The WATCH study makes use of the NIHR BRC and Clinical Research Facility at UHSFT that are funded by the NIHR Southampton. The WATCH study itself is not externally funded. Funding assistance for database support for the WATCH study was initially obtained from a non-promotional grant from Novartis (£35,000). Funding assistance for relevant patient costs (e.g. parking) were initially provided by a charitable grant (£3,500) from the Asthma, Allergy & Inflammation Research (AAIR) Charity.

Author information

Authors and Affiliations



Anna Freeman, Tom M.A. Wilkinson: conceptualization. Colin Newell and Deborah Knight: data curation. Anna Freeman and Helen Moyses: formal analysis. David Hill, Adnan Azim, Anna Freeman: investigation and methodology. Laura Presland, Deborah Knight, Ramesh J. Kurukulaaratchy, Hans Michael Haitchi: project administration and resources. Tom M.A. Wilkinson, Ramesh J. Kurukulaaratchy, Karl J Staples: supervision. Anna Freeman: original draft. Tom M.A. Wilkinson, Ramesh J. Kurukulaaratchy, Helen Moyses, Alastair Watson, Karl J Staples: review & editing. The author(s) read and approved the final manuscript.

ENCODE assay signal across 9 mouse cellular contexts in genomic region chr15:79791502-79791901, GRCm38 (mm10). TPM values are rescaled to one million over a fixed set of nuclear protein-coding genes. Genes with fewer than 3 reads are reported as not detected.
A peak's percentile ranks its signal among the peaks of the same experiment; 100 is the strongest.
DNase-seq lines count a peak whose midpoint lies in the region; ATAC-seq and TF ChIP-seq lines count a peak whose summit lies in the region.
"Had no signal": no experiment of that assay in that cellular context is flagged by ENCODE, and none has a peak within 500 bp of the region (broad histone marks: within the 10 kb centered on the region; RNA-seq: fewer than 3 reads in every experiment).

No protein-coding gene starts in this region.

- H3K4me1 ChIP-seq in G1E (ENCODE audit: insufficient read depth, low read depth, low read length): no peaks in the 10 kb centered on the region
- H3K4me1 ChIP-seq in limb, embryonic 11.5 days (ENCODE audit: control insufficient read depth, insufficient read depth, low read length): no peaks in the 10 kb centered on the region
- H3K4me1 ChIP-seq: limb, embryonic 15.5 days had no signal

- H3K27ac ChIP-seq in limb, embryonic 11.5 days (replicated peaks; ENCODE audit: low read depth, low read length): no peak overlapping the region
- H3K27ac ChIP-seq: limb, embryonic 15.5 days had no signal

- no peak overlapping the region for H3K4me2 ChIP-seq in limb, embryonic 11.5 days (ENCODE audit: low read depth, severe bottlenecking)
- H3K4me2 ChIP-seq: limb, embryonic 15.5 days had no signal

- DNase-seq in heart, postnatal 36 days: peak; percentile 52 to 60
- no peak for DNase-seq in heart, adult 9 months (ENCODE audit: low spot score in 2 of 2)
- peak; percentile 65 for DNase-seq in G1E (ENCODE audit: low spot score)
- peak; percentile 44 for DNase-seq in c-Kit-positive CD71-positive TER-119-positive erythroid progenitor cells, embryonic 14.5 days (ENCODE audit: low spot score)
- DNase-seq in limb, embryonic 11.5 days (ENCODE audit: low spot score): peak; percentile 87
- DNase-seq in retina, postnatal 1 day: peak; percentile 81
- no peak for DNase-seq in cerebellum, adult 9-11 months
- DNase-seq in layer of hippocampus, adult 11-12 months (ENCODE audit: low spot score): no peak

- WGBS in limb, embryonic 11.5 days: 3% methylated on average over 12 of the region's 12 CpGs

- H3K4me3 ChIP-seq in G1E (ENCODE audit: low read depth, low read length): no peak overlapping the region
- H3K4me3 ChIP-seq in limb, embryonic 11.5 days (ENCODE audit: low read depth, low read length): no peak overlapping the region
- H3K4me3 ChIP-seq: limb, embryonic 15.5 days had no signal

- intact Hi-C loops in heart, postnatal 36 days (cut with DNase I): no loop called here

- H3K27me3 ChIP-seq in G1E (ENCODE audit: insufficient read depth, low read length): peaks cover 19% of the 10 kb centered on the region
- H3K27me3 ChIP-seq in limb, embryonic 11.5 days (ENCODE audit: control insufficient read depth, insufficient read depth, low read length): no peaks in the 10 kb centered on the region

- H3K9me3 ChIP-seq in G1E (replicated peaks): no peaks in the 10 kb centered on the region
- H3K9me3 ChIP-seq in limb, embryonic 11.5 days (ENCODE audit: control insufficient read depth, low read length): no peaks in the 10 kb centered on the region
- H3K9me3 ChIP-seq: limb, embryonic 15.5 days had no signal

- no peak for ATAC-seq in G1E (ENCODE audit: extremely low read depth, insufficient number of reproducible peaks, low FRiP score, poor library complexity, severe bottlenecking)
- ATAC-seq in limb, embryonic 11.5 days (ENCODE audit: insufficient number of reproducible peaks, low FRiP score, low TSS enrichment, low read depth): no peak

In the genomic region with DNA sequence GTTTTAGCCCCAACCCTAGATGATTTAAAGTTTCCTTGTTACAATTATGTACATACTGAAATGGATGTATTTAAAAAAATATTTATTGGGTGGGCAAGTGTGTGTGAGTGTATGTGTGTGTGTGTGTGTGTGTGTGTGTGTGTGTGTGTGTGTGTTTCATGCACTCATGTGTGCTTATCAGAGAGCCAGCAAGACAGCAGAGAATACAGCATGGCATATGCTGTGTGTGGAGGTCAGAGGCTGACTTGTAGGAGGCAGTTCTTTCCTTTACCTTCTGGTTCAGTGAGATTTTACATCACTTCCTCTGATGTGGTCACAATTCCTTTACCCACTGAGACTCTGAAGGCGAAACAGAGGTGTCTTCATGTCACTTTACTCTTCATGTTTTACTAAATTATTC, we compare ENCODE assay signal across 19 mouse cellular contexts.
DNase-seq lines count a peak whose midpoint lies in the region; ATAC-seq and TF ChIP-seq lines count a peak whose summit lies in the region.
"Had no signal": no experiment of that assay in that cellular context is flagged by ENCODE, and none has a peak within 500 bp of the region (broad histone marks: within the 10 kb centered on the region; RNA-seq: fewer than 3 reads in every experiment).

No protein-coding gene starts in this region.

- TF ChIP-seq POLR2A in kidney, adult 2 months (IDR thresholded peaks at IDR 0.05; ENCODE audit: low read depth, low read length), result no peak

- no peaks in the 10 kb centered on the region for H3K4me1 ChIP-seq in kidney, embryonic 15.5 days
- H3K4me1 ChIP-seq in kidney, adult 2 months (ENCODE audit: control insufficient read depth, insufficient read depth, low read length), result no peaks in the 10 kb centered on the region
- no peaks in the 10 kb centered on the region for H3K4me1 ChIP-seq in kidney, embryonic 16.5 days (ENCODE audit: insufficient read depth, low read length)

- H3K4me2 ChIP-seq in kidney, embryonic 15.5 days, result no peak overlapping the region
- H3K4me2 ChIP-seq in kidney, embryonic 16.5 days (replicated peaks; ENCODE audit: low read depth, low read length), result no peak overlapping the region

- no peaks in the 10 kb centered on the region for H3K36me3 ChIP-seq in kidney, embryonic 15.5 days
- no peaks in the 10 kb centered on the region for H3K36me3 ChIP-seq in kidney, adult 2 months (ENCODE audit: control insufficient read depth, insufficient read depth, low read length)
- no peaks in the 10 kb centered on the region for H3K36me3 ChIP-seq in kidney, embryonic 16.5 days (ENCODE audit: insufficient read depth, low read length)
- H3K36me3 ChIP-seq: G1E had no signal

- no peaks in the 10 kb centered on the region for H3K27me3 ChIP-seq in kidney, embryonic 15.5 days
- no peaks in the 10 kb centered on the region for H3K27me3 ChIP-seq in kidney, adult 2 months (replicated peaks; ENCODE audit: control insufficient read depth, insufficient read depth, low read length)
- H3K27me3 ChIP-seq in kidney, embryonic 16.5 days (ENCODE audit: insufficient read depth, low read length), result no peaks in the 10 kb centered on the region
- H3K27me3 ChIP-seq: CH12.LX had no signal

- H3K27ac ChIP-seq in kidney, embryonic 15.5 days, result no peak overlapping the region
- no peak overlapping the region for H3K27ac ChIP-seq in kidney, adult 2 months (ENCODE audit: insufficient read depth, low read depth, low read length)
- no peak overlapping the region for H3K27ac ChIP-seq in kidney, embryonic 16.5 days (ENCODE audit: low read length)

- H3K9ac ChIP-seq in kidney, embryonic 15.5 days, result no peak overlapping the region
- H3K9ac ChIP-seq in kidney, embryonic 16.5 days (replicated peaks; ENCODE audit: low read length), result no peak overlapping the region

Corresponding author

Correspondence to Anna T. Freeman.

Ethics declarations

Ethics approval and consent to participate

Written informed consent has been obtained from each study participant. The study design, protocol and paperwork were IRB approved by West Midlands – Solihull Research Ethics Committee (REC reference: 15/WM/1226).

Consent for publication

Not applicable.